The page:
The other thing was that I felt that though the puppets looked realistic and moved realistically (as in, legs, necks, eyes, mouth) I didn't feel that the puppets expressed any sort of character or motivation. They moved downstage right because that's where they were supposed to go, they went over to the trees to eat because that's what they were supposed to do. I know it seems incredibly ridiculous given the amount of realism in the actual physicalisation of the muscles, fat, etc... but I don't know, I never really got a sense of anything. The few moments I laughed or smiled at a puppet was when they interacted with an audience member or with the sole actor on stage. I was in awe yes, but mostly at the design and manufacture, rather than with the performance itself. Nothing ever seemed over the top or anthropomorphised, and yet it also missed a little sense of character. It was a little more like watching a bunch of circus animals doing tricks than a bunch of creatures doing their own thing as they would every day. (Ok, maybe not, but you get my point... there just wasn't something quite right about it) The grandeur I felt watching the TV show wasn't quite as well captured in the stage performance.

The last, and most important reason I never really got into it... well, basically my biggest criticism of Walking with Dinosaurs was the ... AUDIENCE.

Bleep me I've never seen an audience more disrespectful of the no-phones/no-cameras policy in my entire life. I counted at least 10 people in my small section of tiered seating who had their phones out snapping Instagrams. This wasn't once off... it was more like every few minutes or for every puppet that entered the stage. One guy was literally videotaping whole scenes, one woman in front had her phone on (swiping through pics of Starbucks cups) at least 10 minutes into the start of the show, a woman behind me was told off BY HER OWN YOUNG SON for taking photos (and she promptly told him "you can't tell me what to do!" Word-for-word I kid you not), an usher came along to tell someone to stop using their flash at one point despite the fact that people were flashing their cameras all through the performance. And this was just in my general eyeline. I spotted other people using flash all over the place, to say nothing of actually taking pics throughout.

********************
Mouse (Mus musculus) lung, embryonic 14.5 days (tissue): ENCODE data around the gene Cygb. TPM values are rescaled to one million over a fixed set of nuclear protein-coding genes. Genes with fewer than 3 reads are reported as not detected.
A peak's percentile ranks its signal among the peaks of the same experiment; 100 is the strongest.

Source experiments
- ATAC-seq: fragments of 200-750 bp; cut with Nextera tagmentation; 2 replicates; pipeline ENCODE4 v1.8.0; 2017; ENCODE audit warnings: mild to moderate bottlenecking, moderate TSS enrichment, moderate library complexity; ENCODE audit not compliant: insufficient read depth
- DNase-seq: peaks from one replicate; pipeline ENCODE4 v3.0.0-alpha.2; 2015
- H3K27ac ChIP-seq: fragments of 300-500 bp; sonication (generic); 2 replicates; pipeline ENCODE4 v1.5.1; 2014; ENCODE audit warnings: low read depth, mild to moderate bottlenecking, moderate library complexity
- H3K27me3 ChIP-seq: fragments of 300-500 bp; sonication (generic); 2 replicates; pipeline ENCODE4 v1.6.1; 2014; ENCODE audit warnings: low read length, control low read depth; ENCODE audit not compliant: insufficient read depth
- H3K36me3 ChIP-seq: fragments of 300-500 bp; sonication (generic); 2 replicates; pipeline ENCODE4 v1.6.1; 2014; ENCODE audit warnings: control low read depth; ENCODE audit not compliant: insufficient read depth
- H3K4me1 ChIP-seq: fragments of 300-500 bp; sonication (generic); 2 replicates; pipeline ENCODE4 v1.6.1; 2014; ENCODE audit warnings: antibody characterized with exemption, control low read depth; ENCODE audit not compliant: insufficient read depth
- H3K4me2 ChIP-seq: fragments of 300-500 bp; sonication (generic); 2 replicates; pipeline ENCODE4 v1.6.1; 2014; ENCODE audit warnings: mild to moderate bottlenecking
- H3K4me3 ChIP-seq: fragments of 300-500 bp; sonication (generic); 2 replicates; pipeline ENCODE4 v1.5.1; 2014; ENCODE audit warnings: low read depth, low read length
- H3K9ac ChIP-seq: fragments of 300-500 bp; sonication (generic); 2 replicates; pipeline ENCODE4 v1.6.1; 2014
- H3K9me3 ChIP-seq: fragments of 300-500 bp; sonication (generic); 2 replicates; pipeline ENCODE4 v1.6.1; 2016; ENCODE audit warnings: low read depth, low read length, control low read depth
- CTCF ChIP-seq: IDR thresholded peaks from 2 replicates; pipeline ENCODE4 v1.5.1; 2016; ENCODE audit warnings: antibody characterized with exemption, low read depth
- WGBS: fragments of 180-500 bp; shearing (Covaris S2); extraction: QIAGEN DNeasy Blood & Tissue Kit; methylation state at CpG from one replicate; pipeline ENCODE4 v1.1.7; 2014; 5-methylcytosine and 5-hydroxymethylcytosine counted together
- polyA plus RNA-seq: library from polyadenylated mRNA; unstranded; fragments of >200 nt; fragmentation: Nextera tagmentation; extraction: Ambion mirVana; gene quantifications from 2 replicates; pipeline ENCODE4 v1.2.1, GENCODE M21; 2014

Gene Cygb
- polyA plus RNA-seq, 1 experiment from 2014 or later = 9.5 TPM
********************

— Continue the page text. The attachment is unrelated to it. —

To say I was distracted and pissed off at this is nothing short of an understatement. Flash cameras were specifically mentioned in the post-interval announcements, and I wondered if they actually posed any sort of danger to the numerous puppeteers who were working underneath some seriously large dinos. This is not to mention the sheer disrespect of the work gone into a PERFORMANCE not a GALLERY SHOWING, nor the royalty rights of the performers/creators, or the fact that people weren't experiencing the puppets but fiddling with photo filters and zoom. - And yeah, I had to stop my mother from taking pics. Her excuse? "Everyone else is doing it!"  Roll Eyes

So if you go, expect two things, lots of kids, and lots of friggin cameras.